Question: Did you have an area to warm up before your runs?
Julie’s answer: The setting was great. There was plenty of room in the parking lot, along with grass and an area to warm up.
Question: Do you have any special rituals your team does before a flyball competition? Are there any words of encouragement you give to your dogs to get them pumped up prior to a run?
Julie’s answer: Usually they are plenty pumped up before a run. For the most part, we are trying to stay calm and cool. We give the dogs little warm-ups and get their wraps on. They know where they are and they are plenty excited.
Question: Did you feel confident going into your team’s run? What did the competition look like?
Julie’s answer: We did feel confident based on our seed time. We knew we had the fastest team out of all that entered. We knew if we could execute and run clean, reaching our potential, then we would do well. We really enjoy the competition. We ran against fast, experienced teams. The final race was with the Flying Dragons, the Belgium team. They gave us a great race and pushed us; we enjoyed racing them.
Question: How did Homestar do? Julie’s answer: He handled it like a champion. He was all fired up as usual. He posted a 3.64—the fastest time we saw at the event. Not bad for a dog that was supposed to get his leg amputated!
Question: How did your runs go? Tell us what you were thinking and feeling. Julie’s answer: Very excited and a bit nervous. While very similar to North American flyball, there was a language barrier and some of the timing was different. In the first race on Saturday, we set an FCI world record! It was a great way to start. The previous record was somewhere around 16.2 s, and we ran a 15.44 s. This made us feel like it was all worth it to get there. We were in France and just had a great accomplishment! We were motivated for the rest of the tournament.
Question: How does it feel to have won the FCI Flyball Open World Cup? Julie’s answer: It was an amazing feeling. I cannot even describe it. Happy, joyful, and proud!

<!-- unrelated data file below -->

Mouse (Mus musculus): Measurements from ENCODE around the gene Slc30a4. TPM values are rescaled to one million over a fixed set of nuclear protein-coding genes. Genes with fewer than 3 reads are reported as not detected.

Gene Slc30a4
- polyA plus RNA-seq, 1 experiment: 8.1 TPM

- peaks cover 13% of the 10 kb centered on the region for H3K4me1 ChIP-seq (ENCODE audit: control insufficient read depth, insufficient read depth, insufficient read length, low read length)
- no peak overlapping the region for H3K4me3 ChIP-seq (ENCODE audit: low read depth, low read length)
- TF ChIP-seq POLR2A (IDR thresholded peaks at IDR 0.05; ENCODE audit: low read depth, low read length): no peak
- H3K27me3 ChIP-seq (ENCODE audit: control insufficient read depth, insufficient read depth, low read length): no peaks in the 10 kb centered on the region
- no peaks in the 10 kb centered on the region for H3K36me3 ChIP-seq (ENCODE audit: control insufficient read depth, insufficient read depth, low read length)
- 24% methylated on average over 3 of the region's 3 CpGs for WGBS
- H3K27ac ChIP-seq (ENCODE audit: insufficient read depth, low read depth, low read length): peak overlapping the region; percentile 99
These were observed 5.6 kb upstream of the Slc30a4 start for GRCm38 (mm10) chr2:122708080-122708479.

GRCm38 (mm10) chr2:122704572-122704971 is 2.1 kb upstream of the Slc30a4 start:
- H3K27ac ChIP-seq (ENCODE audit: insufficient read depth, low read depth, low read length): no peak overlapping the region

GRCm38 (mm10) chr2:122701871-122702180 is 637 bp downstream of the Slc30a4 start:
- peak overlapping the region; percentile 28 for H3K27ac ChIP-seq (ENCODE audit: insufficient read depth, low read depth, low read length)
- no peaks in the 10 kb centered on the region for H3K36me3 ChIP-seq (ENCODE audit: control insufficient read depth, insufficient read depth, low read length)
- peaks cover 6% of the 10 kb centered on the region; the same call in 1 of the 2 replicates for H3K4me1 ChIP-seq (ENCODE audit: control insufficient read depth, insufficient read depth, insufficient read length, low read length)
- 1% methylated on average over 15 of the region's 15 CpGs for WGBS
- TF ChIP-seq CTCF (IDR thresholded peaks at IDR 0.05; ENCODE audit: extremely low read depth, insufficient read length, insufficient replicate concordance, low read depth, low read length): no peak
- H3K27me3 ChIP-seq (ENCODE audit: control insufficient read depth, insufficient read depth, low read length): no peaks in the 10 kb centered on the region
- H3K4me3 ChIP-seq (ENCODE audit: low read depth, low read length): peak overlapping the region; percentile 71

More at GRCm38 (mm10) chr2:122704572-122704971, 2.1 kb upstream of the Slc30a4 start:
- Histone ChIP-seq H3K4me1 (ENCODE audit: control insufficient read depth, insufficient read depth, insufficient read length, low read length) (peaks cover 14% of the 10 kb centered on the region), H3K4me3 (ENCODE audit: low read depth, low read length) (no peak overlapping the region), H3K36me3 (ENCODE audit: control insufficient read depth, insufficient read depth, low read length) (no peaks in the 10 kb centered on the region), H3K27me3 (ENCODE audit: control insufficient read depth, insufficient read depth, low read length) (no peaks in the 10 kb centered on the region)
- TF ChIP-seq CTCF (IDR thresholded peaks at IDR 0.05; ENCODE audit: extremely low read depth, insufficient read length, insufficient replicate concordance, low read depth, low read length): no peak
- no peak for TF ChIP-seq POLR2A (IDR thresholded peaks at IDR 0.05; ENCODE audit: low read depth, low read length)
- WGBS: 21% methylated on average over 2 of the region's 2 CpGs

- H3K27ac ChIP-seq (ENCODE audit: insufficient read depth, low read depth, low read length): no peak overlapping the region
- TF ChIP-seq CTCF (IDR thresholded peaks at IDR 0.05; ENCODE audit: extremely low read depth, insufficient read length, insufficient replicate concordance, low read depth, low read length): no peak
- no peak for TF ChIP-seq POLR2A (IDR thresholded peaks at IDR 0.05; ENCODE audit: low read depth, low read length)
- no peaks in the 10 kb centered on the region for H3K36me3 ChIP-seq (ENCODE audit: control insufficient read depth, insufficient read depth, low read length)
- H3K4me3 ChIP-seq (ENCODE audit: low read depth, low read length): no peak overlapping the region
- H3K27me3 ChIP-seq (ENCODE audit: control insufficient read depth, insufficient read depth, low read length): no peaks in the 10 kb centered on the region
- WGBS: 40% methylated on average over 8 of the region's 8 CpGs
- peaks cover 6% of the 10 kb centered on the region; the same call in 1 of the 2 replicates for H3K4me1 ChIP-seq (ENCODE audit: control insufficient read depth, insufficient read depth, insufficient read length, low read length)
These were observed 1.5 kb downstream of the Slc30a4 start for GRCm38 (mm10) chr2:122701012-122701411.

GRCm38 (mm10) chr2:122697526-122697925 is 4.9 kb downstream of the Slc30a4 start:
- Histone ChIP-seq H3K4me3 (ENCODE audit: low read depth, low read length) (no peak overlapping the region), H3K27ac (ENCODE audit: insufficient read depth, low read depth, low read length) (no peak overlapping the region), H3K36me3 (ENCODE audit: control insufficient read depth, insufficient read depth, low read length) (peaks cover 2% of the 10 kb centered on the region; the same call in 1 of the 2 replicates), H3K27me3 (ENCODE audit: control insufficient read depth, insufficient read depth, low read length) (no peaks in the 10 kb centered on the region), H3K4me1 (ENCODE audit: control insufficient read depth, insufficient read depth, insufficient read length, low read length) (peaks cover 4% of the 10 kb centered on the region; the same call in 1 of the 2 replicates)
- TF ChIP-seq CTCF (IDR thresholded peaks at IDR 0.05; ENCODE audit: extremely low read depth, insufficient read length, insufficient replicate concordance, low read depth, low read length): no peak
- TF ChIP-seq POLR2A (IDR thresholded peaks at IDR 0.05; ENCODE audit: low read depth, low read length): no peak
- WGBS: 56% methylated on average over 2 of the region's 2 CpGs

Question: What was the prize for winning this flyball competition?
Julie’s answer: A big cup! It was too large to take on the airplane. They shipped it to us. And we get to keep it!
Question: How did your team celebrate the win?
Julie’s answer: We stayed at a great farmhouse Airbnb, so we had a great time celebrating with a few bottles of wine and some takeout pizza. We partied hard and treated ourselves…and also punished ourselves, as we suffered from the worst flyball hangover the next day heading out to Charles de Gaulle Airport at 4 in the morning! The next time we are staying longer to recover.
Question: After a major flyball competition like this, how do you help your dogs unwind and have a successful recovery?
Julie’s answer: We just return to normal life. Just living back at home, doing the things we usually do, and relaxing. We get back to our normal activities.
Question: What’s next for you and your dogs?
Julie’s answer: The CanAm Flyball Classic in a few weeks!
Question: Are there any special thank-yous that you’d like to give?
Julie’s answer: We’d like to thank the Fur Fun Flyball team that traveled with us and those that could not but were instrumental for us to make it to this event. A big thank-you for the donations, time, and money to make the trip happen.
We could not have done it without their support. The Flying Dragons and Thunderdogs—they made us feel at home away from home. Also the Doubledogs and the Hobbits for exchanging shirts with me!
Question: For our aspiring flyballers who hope to someday compete at the international level, what’s one tip you can give to help them achieve their goal?
Julie’s answer: Find a flyball club and teammates that share your values and goals. Cultivate personal relationships to train as a team to meet your goals.
The staff at 1TDC™ wants to congratulate Julie and the entire Fur Fun Flyball team for winning the first FCI Flyball Open World Cup!